I enjoyed reading her book, but can’t really watch the series. I tried watching the first episode but it was clear that the couple needs to have an earnest talk with each other about more than just tidying up.
Most people own comfortably too much, and then purchase bigger houses and storage units to accomodate things.
Something that really struck me was years ago I heard someone say “You can only drive one car at a time, wear one pair of shoes, and drink one bottle of wine”. You can’t drive two cars simultaneously, nor can you wear two pairs of shoes at the same time—you can drink two bottles of wine but may not feel the best afterwards.
We regularly purge and donate, and we try to keep our household to the minimum—defined by us that we can move AND unpack everything on the same day, and properly put it away. That system has worked many years for us.
Even children don’t need much, many children feel oversaturated and generally only play with 5-10 toys. It makes more sense joining a toy library and rotating toys regularly than investing in them and the space to house them.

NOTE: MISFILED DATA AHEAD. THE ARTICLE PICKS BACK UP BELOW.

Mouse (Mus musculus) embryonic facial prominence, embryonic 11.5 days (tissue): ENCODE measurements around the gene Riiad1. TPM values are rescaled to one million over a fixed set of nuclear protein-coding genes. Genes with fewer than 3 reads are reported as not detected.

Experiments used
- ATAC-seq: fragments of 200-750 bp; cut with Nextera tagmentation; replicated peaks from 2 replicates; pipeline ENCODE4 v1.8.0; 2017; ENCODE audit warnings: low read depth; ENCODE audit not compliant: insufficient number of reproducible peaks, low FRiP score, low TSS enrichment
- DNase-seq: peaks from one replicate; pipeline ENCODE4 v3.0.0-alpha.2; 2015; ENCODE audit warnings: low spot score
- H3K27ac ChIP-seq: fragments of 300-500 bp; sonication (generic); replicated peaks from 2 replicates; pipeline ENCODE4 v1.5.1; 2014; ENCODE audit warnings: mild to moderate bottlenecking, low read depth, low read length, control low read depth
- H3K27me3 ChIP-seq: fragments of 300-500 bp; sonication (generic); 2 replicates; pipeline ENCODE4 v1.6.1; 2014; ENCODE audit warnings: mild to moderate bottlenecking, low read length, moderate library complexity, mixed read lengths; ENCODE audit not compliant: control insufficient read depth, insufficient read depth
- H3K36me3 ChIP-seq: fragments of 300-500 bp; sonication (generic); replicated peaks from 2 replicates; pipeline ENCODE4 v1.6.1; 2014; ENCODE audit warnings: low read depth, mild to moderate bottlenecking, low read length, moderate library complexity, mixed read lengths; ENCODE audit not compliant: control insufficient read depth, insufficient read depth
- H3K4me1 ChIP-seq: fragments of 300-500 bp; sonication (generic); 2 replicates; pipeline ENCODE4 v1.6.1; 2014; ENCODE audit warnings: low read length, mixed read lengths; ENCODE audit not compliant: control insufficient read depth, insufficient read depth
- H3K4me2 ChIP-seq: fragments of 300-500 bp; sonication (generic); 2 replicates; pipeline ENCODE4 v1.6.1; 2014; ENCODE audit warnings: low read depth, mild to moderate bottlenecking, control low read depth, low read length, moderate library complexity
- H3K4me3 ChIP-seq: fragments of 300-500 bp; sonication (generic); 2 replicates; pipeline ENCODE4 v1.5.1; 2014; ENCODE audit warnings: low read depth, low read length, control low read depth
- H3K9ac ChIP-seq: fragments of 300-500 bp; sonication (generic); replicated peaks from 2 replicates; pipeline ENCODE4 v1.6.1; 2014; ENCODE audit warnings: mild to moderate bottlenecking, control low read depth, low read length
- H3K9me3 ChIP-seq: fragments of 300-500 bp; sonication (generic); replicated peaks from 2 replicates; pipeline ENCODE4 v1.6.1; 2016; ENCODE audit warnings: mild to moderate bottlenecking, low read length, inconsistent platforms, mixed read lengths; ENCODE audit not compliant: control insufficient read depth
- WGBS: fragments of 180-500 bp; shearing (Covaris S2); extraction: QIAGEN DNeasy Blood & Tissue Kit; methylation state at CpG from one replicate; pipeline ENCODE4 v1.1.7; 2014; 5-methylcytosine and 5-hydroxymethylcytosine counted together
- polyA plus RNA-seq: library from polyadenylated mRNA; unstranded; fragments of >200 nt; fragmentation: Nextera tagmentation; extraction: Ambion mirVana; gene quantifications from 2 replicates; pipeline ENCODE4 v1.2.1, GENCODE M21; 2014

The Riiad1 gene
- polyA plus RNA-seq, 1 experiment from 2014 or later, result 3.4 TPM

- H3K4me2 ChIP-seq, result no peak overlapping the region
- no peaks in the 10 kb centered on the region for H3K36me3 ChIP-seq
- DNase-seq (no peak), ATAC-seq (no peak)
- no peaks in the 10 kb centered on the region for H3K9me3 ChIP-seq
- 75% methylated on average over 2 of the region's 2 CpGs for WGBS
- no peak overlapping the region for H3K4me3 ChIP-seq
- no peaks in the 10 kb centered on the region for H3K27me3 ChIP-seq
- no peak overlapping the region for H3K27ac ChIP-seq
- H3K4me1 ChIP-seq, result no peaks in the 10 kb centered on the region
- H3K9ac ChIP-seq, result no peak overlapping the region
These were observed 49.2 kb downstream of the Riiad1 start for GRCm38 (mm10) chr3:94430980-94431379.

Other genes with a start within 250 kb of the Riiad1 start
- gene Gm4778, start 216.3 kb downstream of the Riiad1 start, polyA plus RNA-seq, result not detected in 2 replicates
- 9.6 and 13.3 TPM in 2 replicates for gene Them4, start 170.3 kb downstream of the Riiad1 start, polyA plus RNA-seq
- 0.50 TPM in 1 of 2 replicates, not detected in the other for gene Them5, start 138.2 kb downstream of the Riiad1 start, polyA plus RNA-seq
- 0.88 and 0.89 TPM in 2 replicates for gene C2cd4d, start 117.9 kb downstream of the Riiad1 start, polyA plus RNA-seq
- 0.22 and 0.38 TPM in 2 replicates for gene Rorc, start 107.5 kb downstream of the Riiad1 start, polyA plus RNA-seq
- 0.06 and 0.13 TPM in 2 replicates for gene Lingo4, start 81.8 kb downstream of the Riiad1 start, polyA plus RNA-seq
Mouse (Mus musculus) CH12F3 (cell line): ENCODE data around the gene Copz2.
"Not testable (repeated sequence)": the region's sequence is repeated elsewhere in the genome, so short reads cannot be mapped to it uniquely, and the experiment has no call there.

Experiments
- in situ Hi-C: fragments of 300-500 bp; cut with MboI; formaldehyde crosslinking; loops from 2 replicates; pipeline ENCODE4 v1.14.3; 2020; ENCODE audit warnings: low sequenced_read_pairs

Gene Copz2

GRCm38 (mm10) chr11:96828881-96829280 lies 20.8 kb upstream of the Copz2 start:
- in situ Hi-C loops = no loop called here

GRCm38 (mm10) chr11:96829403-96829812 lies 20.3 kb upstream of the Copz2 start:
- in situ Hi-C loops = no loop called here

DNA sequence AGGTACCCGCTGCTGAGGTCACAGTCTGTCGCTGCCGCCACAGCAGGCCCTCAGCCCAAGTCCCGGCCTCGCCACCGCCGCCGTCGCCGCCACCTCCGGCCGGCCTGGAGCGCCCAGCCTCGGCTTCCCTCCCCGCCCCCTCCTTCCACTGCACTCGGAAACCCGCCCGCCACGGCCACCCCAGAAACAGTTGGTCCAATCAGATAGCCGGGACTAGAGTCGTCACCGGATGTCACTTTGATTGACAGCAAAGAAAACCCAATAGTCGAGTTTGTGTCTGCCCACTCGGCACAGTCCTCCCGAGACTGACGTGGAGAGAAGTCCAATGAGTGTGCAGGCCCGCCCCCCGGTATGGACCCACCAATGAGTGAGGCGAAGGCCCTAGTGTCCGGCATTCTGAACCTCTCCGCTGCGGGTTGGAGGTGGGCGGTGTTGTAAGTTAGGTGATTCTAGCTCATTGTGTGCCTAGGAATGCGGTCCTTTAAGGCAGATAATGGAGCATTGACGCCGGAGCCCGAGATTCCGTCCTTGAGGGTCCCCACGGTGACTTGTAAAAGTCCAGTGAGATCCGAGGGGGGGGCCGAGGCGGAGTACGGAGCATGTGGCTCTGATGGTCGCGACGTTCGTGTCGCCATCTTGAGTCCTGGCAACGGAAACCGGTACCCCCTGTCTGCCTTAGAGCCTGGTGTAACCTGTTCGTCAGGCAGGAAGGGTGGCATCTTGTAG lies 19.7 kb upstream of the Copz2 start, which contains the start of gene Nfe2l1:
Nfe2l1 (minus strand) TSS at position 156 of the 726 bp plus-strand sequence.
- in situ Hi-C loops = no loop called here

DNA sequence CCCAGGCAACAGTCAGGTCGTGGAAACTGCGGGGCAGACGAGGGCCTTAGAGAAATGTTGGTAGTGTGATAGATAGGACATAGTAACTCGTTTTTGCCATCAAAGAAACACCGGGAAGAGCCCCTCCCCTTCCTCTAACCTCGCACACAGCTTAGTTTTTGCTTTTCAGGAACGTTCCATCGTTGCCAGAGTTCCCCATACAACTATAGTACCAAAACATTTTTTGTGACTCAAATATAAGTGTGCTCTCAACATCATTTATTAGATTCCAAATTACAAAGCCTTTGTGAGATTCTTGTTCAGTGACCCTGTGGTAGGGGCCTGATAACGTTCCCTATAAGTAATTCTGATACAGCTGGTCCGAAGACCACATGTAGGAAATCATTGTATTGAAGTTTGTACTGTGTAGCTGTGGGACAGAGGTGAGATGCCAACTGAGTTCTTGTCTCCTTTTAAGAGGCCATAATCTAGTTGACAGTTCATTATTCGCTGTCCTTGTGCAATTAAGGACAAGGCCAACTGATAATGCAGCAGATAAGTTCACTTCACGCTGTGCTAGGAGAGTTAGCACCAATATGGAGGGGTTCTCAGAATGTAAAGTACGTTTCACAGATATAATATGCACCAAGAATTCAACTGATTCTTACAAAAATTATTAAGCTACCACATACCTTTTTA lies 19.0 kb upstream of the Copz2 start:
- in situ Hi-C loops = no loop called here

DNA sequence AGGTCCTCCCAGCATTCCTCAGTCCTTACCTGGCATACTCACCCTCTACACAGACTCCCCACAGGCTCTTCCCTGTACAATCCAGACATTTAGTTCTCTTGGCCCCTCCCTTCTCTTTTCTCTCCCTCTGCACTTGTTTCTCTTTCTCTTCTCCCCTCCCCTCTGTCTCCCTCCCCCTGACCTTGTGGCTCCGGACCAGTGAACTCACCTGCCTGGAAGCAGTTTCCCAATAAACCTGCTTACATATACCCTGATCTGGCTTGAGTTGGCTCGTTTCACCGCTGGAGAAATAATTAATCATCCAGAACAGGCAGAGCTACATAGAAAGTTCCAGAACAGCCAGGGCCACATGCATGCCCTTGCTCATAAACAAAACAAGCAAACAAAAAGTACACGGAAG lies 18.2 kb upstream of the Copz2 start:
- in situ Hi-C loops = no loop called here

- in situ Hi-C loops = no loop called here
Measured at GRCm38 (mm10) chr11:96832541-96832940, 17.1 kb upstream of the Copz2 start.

Same goes for clothes. It’s literally emotional baggage if you can’t throw away a dress or suit that doesn’t fit you anymore, you’ve never worn or haven’t in 3 years, and maybe had one good memory in—outside of your wedding gear. But even then, when do you actually use your wedding dress? Did you make baptismal gowns out of it? Did you get married in your mother’s dress? No? Why do we hold on to it? I still have mine and it only cost $100.
It’s super bizarre. Things are there to be functional, used, and/or enjoyed. Hanging up artwork is great, storing 50 paintings that never see the walls of my house is just sad. Storing an old sofa is weird, unless you have a kid that is moving out soon and specifically asked for it.
We hang on to things even when they do not add value to our life, and even if they take away value from it and our relationships.